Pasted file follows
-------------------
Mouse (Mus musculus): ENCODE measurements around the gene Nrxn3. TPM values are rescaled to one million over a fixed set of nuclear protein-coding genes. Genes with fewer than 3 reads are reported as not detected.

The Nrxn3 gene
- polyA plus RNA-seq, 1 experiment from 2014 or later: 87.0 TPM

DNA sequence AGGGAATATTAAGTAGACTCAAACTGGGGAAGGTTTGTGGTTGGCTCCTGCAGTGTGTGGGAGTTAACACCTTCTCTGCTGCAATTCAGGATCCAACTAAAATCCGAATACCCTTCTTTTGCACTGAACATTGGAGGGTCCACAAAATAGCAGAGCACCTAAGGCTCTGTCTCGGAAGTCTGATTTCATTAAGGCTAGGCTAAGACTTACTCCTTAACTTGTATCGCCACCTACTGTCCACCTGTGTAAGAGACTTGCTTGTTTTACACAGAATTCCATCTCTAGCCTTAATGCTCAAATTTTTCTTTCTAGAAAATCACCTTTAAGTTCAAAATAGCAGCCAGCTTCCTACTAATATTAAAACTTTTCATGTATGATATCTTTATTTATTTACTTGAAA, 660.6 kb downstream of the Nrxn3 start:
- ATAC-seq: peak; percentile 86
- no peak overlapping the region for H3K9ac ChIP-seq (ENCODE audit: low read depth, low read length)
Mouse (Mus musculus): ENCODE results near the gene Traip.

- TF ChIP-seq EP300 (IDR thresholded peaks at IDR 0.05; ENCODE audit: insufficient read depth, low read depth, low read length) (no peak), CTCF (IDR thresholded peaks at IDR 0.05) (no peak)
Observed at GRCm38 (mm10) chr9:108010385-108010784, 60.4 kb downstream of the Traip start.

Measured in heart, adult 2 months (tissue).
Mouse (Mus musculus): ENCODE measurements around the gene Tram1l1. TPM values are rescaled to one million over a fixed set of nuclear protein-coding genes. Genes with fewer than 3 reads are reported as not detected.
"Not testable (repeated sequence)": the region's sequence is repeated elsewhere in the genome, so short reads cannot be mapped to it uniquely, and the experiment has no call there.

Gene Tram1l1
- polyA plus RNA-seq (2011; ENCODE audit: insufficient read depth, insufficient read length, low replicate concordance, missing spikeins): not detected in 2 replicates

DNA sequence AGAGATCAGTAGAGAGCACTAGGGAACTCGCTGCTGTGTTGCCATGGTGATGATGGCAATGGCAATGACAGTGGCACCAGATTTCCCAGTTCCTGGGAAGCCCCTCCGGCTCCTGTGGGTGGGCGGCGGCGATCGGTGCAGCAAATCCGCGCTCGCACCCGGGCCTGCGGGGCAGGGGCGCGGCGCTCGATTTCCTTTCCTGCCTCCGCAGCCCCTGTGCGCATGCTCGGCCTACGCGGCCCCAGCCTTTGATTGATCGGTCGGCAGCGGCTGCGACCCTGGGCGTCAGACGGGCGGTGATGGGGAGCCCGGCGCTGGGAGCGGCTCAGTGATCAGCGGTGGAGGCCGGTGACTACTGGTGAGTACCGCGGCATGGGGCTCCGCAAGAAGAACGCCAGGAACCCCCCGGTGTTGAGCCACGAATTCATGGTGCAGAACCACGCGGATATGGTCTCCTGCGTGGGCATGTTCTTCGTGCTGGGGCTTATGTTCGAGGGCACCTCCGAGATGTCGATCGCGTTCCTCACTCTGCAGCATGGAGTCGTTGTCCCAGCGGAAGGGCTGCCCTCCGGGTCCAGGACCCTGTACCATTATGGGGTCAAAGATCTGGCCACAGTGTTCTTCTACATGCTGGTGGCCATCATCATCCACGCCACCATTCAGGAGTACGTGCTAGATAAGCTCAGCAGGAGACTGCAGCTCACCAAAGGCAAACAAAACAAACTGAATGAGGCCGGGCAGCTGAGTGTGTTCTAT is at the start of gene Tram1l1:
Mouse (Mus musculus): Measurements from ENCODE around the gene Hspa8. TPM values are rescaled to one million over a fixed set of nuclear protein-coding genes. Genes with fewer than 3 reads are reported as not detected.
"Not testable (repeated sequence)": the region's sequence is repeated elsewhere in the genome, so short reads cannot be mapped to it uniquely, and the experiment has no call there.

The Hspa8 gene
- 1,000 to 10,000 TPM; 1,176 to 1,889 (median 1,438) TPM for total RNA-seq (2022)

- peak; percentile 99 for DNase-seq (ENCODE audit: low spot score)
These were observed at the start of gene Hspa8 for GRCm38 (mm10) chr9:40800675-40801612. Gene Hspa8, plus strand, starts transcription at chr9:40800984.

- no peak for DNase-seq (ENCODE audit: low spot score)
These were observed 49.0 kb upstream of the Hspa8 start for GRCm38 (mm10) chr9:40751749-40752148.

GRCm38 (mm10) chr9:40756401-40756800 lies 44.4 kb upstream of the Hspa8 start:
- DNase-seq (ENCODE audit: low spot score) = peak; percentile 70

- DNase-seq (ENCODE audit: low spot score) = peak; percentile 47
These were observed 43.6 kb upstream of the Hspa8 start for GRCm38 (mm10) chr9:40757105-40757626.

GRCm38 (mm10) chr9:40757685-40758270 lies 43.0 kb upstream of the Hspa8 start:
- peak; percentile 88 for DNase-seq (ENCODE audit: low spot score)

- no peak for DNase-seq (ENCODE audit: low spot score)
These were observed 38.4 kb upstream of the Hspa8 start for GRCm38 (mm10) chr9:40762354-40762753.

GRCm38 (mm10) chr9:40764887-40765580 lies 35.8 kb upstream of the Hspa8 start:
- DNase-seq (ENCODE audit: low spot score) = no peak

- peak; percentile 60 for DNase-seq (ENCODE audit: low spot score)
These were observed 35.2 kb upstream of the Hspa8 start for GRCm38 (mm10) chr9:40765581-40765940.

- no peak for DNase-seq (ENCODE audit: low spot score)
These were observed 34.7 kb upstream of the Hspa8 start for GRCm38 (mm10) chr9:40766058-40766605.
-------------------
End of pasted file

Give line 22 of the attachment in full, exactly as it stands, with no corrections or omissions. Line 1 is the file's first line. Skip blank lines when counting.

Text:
- no peak for DNase-seq (ENCODE audit: low spot score)